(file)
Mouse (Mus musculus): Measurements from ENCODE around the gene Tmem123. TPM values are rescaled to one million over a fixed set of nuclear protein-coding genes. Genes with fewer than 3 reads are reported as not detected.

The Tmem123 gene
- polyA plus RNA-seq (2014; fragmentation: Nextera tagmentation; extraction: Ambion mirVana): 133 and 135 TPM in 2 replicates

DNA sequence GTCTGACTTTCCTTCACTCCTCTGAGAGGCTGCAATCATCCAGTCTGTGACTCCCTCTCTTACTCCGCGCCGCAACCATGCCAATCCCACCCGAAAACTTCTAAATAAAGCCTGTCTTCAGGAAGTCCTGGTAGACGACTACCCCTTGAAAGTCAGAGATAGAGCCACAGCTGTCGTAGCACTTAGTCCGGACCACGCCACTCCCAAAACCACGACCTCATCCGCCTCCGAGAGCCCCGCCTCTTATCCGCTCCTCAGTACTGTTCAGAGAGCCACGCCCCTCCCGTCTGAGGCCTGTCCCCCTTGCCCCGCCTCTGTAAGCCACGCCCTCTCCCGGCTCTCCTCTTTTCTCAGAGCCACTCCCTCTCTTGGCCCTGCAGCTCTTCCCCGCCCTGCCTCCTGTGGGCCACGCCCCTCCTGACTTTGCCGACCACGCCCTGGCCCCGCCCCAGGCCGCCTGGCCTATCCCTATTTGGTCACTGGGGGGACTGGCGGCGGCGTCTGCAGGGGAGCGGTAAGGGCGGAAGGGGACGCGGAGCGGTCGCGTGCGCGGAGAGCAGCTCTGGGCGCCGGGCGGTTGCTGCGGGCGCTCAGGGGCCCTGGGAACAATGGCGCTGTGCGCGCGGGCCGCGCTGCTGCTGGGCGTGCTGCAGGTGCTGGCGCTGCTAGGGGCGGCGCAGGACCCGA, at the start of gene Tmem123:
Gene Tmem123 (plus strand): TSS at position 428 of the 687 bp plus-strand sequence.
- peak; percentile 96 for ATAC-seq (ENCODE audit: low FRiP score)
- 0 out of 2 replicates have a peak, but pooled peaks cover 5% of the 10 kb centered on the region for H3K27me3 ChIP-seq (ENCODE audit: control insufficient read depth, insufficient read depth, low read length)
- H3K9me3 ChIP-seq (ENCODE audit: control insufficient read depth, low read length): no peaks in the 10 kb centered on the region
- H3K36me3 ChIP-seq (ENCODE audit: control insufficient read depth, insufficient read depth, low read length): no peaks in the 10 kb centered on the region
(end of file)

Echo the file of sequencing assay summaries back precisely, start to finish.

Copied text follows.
Mouse (Mus musculus): Measurements from ENCODE around the gene Tmem123. TPM values are rescaled to one million over a fixed set of nuclear protein-coding genes. Genes with fewer than 3 reads are reported as not detected.

The Tmem123 gene
- polyA plus RNA-seq (2014; fragmentation: Nextera tagmentation; extraction: Ambion mirVana): 133 and 135 TPM in 2 replicates

DNA sequence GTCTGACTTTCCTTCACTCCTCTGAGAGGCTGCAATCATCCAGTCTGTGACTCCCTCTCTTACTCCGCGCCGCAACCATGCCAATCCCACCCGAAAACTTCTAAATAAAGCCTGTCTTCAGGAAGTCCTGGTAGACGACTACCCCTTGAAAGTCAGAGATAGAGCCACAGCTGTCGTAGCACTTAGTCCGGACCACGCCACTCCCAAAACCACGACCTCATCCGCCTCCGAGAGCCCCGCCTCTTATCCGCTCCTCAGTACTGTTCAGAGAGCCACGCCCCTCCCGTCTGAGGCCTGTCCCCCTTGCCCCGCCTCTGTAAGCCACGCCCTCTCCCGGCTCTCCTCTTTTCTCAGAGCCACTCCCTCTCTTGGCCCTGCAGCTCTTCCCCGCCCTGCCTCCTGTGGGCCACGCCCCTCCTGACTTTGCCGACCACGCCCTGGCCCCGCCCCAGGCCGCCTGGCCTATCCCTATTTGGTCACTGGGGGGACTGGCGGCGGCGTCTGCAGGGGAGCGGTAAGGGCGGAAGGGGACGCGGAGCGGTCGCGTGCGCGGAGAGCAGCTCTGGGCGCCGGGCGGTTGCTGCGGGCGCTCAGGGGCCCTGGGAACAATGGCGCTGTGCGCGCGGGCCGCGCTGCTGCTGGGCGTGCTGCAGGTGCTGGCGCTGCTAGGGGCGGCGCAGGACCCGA, at the start of gene Tmem123:
Gene Tmem123 (plus strand): TSS at position 428 of the 687 bp plus-strand sequence.
- peak; percentile 96 for ATAC-seq (ENCODE audit: low FRiP score)
- 0 out of 2 replicates have a peak, but pooled peaks cover 5% of the 10 kb centered on the region for H3K27me3 ChIP-seq (ENCODE audit: control insufficient read depth, insufficient read depth, low read length)
- H3K9me3 ChIP-seq (ENCODE audit: control insufficient read depth, low read length): no peaks in the 10 kb centered on the region
- H3K36me3 ChIP-seq (ENCODE audit: control insufficient read depth, insufficient read depth, low read length): no peaks in the 10 kb centered on the region